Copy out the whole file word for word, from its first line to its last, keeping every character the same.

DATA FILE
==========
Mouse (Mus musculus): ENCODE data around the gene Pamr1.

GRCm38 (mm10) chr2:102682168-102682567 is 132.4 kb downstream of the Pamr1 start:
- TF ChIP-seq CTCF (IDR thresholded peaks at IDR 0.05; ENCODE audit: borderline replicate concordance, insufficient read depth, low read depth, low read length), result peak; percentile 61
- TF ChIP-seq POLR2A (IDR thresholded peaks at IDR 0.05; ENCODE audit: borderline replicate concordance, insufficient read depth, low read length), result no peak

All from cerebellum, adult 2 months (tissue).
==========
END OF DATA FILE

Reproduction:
Mouse (Mus musculus): ENCODE data around the gene Pamr1.

GRCm38 (mm10) chr2:102682168-102682567 is 132.4 kb downstream of the Pamr1 start:
- TF ChIP-seq CTCF (IDR thresholded peaks at IDR 0.05; ENCODE audit: borderline replicate concordance, insufficient read depth, low read depth, low read length), result peak; percentile 61
- TF ChIP-seq POLR2A (IDR thresholded peaks at IDR 0.05; ENCODE audit: borderline replicate concordance, insufficient read depth, low read length), result no peak

All from cerebellum, adult 2 months (tissue).